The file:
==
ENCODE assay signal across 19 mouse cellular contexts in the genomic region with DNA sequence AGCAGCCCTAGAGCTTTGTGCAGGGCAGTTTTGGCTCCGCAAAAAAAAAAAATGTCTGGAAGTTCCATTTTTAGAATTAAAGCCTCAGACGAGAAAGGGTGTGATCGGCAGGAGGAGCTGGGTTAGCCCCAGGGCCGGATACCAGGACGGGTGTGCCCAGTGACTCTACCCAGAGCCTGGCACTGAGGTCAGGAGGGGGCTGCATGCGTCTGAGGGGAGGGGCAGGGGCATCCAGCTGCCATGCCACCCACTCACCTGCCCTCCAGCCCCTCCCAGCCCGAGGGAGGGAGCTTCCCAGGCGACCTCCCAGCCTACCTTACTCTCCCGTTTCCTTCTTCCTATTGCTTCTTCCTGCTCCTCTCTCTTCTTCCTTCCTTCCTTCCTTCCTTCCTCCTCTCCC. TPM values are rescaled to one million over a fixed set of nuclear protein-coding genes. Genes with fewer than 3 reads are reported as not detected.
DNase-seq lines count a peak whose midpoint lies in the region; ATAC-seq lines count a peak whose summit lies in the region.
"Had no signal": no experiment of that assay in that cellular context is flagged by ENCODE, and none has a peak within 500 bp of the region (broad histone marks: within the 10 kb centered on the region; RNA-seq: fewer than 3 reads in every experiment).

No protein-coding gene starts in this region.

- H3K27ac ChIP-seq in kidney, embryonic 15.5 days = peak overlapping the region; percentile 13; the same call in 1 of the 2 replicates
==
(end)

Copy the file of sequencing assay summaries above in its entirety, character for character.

ENCODE assay signal across 19 mouse cellular contexts in the genomic region with DNA sequence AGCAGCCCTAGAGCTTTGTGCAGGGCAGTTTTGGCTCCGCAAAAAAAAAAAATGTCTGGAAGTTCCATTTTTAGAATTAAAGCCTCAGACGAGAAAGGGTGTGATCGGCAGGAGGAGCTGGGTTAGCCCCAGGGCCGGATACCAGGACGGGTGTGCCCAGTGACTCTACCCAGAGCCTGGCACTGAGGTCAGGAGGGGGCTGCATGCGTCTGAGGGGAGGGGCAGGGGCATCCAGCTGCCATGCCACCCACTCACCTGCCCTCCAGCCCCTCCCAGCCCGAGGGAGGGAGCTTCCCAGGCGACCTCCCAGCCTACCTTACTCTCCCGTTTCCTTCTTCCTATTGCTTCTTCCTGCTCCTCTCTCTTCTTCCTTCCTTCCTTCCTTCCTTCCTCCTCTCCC. TPM values are rescaled to one million over a fixed set of nuclear protein-coding genes. Genes with fewer than 3 reads are reported as not detected.
DNase-seq lines count a peak whose midpoint lies in the region; ATAC-seq lines count a peak whose summit lies in the region.
"Had no signal": no experiment of that assay in that cellular context is flagged by ENCODE, and none has a peak within 500 bp of the region (broad histone marks: within the 10 kb centered on the region; RNA-seq: fewer than 3 reads in every experiment).

No protein-coding gene starts in this region.

- H3K27ac ChIP-seq in kidney, embryonic 15.5 days = peak overlapping the region; percentile 13; the same call in 1 of the 2 replicates